Let’s Learn To Remove A Directory

Today’s article is going to teach you how to remove a directory. This being Linux and rmdir, you can only remove empty directories. That’s okay, that’s still what we’re going to use. I’m pretty sure I’ve explained how to remove files before and, if not, that’s a pretty simple task.

This article is going to be light on details and pretty short. I popped positive on one COVID test and negative on another. I could take a third test, but I really just feel crappy and not all that bad. Still, it’s an excuse to have a nice and easy article! I like those sometimes! My proofreading may be sub-par.

Like I said, we’ll be using ‘rmdir’ and that only works on EMPTY directories. I can’t stress this enough! If there’s a file in the directory, any file, it will not delete the directory. 


I do not know the design reason for making ‘rmdir’ (a standard tool in every Linux) only remove empty directories – but I suspect it’s a protection method. It’s protecting itself from you – meaning you must go in and confirm that it is empty and that there are no files remaining that you’d like to keep. After that, you can delete the directory.

That stands to reason and, frankly, it’s the only reason I can think of. If anyone knows the real reason, assuming I am wrong, please feel free to let me know in a comment. I’m quite curious. Ah well… Onto the article!

Remove A Directory:

This article requires an open terminal, like many other articles on this site. If you don’t know how to open the terminal, you can do so with your keyboard – just press CTRL + ALT + T and your default terminal should open.

Now, with your terminal open, let’s use ‘rmdir‘ and learn how to remove a directory. In its basic form, the command is:

This works if it’s a path you want to specify:

If you want, you can use the -v switch and get a verbose output, telling you what is being deleted. This is probably for the best. So, it’d look like:

But wait, there’s more! What if you wanted to remove all of that, you want to remove /path /path/to and /path/to/dir? Well, you can do that:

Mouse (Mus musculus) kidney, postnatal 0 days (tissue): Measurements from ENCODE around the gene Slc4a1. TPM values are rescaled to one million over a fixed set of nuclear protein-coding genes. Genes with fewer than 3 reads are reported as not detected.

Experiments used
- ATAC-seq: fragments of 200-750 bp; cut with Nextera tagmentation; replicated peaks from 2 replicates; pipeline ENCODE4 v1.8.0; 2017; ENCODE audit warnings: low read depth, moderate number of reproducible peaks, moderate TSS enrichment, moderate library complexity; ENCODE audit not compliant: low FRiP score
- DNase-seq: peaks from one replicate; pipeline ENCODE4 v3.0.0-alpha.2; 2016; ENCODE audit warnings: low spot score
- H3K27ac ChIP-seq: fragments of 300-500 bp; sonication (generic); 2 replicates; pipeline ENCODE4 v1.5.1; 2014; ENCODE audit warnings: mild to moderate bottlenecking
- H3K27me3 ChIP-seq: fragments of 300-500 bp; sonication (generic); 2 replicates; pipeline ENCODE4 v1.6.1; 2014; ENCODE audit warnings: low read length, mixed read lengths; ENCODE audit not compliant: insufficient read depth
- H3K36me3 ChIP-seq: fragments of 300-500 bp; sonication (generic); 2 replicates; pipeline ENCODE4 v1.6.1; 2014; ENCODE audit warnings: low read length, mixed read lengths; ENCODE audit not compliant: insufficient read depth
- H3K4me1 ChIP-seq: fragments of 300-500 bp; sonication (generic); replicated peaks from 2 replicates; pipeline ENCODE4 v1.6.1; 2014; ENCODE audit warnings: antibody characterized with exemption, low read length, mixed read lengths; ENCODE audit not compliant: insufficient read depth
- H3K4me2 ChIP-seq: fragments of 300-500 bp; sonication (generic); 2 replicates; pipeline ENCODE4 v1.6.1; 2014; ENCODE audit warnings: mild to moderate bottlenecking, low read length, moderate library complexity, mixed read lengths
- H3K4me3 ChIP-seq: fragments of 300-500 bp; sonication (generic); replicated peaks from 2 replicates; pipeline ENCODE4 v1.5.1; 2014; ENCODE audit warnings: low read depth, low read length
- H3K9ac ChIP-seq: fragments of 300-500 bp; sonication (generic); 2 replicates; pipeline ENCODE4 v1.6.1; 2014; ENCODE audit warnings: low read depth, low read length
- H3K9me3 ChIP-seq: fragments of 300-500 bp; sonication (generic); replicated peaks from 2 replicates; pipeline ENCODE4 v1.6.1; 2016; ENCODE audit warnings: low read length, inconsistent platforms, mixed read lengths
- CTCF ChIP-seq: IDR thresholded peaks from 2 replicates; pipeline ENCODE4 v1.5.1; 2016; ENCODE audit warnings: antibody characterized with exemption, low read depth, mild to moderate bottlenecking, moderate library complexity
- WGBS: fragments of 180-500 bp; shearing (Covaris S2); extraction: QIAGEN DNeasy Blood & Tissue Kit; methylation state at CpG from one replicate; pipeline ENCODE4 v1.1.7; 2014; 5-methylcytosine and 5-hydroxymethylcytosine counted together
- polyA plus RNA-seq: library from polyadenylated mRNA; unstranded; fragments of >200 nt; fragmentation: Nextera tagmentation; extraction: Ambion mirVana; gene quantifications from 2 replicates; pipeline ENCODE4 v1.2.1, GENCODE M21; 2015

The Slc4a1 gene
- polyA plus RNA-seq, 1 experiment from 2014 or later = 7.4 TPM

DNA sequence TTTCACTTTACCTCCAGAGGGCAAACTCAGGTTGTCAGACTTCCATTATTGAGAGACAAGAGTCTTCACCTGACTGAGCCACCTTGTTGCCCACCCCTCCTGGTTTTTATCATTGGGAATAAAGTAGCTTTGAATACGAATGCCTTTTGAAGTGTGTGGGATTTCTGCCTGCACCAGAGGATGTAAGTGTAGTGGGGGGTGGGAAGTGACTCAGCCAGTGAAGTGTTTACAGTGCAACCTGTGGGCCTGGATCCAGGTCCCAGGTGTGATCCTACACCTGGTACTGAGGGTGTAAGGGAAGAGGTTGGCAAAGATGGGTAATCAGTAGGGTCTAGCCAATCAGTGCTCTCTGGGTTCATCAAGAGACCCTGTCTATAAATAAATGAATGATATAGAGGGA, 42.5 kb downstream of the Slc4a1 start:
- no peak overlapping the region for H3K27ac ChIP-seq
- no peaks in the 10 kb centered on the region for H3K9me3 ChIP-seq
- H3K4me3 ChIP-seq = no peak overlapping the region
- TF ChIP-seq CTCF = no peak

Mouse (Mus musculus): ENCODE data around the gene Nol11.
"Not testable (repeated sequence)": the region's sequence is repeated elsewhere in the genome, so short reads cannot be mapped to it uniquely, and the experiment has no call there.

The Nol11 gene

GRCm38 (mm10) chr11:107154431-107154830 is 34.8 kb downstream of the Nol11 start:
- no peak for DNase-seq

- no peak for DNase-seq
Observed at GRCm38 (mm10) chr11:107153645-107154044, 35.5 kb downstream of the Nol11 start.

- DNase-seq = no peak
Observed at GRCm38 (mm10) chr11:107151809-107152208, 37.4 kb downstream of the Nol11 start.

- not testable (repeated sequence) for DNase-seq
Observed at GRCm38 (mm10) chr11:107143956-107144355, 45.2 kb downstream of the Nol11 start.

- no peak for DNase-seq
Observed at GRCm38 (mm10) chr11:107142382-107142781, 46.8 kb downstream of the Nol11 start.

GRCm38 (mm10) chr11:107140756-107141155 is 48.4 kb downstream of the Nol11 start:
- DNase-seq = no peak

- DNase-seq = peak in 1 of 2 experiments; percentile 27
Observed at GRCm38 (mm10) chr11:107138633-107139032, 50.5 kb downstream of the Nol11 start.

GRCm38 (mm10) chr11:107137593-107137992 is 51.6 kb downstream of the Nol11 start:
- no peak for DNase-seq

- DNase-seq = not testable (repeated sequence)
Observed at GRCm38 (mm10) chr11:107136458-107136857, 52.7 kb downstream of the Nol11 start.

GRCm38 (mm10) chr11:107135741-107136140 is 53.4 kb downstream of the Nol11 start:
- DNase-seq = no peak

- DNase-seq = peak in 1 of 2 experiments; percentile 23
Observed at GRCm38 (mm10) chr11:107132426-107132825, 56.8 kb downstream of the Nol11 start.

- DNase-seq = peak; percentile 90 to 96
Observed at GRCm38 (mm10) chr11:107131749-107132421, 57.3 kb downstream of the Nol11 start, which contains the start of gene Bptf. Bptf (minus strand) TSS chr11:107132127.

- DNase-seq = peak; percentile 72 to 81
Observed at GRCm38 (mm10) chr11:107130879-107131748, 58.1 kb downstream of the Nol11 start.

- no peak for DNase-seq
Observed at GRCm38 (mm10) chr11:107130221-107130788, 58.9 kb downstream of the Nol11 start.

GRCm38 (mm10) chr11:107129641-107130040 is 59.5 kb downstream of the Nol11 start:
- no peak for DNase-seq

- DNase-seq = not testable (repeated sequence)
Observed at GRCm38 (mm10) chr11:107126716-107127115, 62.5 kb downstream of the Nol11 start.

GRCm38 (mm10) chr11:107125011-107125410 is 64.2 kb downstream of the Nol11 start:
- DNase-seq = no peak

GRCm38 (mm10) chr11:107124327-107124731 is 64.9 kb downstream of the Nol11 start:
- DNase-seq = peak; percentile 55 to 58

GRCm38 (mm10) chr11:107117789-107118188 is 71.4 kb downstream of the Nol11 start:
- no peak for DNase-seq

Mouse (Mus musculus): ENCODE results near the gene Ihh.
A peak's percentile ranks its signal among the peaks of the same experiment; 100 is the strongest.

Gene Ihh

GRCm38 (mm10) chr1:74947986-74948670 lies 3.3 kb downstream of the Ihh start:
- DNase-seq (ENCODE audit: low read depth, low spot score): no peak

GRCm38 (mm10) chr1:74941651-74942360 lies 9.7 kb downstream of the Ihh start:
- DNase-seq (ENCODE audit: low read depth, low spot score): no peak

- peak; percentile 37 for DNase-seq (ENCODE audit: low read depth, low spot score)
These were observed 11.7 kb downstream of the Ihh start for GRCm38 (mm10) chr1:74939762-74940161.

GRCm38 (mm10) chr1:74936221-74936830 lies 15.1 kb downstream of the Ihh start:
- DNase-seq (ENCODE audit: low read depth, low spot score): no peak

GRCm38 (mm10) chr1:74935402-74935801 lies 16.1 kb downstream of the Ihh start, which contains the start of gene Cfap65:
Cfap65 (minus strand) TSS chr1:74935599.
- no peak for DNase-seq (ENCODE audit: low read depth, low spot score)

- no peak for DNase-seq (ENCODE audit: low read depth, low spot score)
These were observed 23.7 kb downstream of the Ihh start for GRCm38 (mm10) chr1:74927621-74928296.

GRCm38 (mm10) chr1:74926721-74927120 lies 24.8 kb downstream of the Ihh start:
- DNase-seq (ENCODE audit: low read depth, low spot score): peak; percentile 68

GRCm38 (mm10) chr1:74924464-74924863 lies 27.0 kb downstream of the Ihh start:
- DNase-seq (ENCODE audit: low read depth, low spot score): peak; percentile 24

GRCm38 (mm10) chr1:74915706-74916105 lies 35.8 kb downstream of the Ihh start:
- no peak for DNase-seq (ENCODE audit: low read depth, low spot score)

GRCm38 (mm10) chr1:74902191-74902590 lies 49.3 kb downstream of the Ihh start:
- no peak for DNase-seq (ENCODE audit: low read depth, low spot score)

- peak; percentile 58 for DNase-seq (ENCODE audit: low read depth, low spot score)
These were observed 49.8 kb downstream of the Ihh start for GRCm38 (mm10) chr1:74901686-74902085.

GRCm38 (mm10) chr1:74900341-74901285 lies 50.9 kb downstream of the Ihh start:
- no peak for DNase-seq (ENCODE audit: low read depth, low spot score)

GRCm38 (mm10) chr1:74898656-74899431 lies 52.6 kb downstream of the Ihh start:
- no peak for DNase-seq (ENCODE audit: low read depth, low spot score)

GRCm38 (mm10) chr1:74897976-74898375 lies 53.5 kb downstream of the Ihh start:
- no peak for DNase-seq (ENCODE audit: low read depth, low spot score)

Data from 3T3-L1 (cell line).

Of course, if you want confirmation of what’s being deleted, try:

Assuming all those directories are empty, the command will complete itself and remove all the directories in that path. Those are basically all the rmdir commands you’re likely to need, but you can check man rmdir for more information.


See? Nice and easy. See? You even get an article when I’m dying from the plague! Don’t worry, I’m sure I’ll be just fine. Statistics are my friend at times like this, so my worry level is exactly 0%. The odds of it incapacitating me are negligible and I’m a pretty big fan of math.

I’m vaxxed to the max and even boosted – which only lessens your chance. I’ll be fine. After all, only the good die young! (I am not young, now that I think about it!) I’ll quarantine at home and hope for the best, while monitoring for degradation.

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Author: KGIII

Retired mathematician, residing in the mountains of Maine. I may be old and wise, but I am not infallible. Please point out any errors. And, as always, thanks again for reading.

2 thoughts on “Let’s Learn To Remove A Directory”

    1. It gets worse! I tend to look to see if I’m duplicating a topic, but I’ve actually covered this topic before.

      Where I included ‘rm’ and ‘rmdir’… Though it was a fairly short article and this one covers rmdir better than the last one.

      LOL I did not realize it was duplicating a previous article. In my defense, I’ve written hundreds of articles.

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